While Apple's iPhone this year captured the imagination of the U.S. market and spurred a global dialogue about the future of smartphones, it's not taking Europe by fire in the sales department. In fact, if my colleague Eric Zeman is right, the iPhone could be a flop in Germany. What gives?At this point there are several good explanations for the iPhone's lack of luster on the other side of the pond. Even before the iPhone launched on the continent I questioned if the device's slow EDGE network access would kill it in Europe. So far, that looks to be one reason for the slow sales. Another is the high price tag.
But, I wonder if the real reason the iPhone is flopping in Europe is that the iPhone has simply jumped the shark.
But how could the it phone of 2007 already be passé? I have a few explanations:
1. 2008 could be more about location than touch screens.
If this trend plays out, the iPhone, which has yet to ship with either GPS or cellular-based location, will have to play catch up next year. While industry analysts and bloggers chattered away this year that the iPhone proved users wanted touch screens, research increasingly showed that users really want GPS and location services, especially business users. RIM, Motorola, and Google have been trendsetters, bundling in GPS and location on new mobile devices.
Here's another look at Google's latest mobile location add-on to Google Maps:
2. The iPhone clones are here and more are on the way.
The HTC Touch is an example of successful iPhone clone that has quietly made its way across the mobile market this year. Next year we can expect big touch screen iPhone killers from RIM (the BlackBerry 9000-series), as well as Nokia, Motorola, Samsung, Sony Ericsson, and others.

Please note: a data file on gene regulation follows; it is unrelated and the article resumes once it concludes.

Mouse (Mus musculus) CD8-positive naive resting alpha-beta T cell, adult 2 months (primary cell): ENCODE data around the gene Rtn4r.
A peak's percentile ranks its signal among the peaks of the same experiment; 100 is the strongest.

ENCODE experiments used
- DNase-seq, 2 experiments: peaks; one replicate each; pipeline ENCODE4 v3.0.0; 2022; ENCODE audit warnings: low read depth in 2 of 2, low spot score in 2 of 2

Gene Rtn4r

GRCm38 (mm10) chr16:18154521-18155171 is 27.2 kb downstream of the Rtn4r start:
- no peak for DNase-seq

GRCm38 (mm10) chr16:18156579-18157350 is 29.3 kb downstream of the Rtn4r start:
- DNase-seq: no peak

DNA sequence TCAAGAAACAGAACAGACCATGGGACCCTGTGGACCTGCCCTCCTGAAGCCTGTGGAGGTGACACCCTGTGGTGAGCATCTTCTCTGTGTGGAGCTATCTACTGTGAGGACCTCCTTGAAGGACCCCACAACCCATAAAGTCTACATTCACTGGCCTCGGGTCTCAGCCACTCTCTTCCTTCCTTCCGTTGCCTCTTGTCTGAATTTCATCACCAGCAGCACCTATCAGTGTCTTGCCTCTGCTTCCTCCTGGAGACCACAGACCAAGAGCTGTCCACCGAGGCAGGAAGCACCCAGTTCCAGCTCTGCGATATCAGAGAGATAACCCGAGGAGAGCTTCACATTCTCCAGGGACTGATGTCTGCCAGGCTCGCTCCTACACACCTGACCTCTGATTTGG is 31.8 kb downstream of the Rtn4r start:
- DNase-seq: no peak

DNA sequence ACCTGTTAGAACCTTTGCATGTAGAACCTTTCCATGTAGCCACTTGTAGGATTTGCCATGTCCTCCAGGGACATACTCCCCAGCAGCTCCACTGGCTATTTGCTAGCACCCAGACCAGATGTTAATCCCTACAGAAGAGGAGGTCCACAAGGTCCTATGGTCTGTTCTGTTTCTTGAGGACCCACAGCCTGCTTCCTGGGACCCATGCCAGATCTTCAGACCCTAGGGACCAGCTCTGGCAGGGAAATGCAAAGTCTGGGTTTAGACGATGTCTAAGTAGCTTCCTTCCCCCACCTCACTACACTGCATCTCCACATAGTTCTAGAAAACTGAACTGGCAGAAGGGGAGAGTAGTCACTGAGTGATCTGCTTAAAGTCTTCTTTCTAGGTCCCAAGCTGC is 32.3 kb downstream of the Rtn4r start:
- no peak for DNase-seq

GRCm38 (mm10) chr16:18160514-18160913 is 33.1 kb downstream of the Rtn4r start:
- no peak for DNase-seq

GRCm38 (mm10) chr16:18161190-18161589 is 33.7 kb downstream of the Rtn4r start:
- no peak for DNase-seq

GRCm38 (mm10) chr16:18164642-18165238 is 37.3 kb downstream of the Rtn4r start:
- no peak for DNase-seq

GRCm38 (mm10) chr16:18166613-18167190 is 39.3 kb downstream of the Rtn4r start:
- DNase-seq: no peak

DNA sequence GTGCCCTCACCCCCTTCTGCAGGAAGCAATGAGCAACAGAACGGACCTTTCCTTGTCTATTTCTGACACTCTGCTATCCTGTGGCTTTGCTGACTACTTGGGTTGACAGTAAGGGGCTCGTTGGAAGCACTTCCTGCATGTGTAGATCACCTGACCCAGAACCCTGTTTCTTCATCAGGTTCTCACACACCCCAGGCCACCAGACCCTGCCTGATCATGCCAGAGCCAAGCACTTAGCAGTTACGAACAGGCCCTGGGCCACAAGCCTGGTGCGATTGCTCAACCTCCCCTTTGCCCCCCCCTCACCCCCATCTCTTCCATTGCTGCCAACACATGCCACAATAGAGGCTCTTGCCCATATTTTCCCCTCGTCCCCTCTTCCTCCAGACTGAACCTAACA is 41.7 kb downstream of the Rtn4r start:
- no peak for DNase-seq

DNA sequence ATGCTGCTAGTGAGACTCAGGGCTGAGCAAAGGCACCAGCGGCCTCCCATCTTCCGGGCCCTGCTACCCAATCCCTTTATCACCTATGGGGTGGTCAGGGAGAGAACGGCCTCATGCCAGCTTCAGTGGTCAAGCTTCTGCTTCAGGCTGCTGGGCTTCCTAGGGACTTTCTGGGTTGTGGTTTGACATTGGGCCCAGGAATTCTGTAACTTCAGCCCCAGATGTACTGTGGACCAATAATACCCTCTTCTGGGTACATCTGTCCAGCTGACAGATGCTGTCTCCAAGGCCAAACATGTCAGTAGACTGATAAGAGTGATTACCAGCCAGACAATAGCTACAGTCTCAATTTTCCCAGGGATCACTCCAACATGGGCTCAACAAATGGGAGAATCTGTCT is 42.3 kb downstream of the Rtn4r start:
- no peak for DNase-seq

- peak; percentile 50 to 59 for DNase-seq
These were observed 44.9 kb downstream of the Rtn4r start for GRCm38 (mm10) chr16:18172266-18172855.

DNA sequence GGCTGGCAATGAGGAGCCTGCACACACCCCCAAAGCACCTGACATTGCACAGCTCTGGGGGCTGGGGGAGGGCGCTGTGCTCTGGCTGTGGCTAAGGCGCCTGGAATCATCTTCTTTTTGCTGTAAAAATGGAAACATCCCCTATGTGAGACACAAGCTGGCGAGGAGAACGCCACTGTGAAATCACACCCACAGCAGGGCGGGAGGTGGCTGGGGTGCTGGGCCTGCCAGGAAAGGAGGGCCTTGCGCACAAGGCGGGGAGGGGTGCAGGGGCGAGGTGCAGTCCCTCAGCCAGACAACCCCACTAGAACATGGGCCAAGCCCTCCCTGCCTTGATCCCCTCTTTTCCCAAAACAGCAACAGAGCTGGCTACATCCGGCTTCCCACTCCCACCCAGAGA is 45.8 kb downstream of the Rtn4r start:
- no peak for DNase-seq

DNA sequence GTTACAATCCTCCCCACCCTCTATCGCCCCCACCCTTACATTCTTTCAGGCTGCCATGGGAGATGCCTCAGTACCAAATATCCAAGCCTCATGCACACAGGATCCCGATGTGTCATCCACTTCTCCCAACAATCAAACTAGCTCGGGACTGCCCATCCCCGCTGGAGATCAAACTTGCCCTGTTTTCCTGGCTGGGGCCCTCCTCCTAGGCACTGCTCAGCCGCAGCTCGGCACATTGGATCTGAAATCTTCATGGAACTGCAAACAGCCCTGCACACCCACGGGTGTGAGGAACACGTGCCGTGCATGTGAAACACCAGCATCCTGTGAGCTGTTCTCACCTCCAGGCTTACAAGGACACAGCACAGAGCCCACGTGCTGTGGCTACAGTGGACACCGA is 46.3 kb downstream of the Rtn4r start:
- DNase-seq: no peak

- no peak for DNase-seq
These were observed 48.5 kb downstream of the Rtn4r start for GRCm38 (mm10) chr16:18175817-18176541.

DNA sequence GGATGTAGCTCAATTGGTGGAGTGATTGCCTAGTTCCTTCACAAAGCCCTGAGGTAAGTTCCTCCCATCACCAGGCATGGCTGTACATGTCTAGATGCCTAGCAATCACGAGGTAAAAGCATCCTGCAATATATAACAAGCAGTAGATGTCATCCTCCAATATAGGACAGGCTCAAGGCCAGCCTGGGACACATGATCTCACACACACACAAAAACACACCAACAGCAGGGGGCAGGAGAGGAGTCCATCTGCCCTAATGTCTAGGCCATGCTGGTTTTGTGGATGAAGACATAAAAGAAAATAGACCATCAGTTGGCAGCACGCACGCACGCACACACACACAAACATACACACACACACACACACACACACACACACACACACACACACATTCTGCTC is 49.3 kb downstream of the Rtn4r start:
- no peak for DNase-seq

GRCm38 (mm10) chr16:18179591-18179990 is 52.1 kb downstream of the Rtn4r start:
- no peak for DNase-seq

To be blunt, the iPhone's touch screen interface -- the one thing that made the iPhone the hottest thing since sliced bread -- will be a commodity in a matter of weeks, especially once the handset makers start showing off their new devices at CES. The iPhone is going to need more tricks up its sleeve than 3G if it hopes to stand out next year.
3. The iPhone's sales figures are not equal to the level of hype.
We've heard a lot about the iPhone's strong sales this year -- right now sales are at roughly 1.4 million units. But the HTC Touch, an iPhone clone, racked up comparable sales numbers before it even launched in the U.S. and is might overtake the iPhone in total sales by the end of the year.
In fact, the biggest selling cell phone for 2007 is the Razr, and I mean the old Razr. Ouch.
What do you think? Can 3G catapult the iPhone in 2008? Or is the iPhone already past its prime and doomed to be the Netscape Navigator of the smartphone market?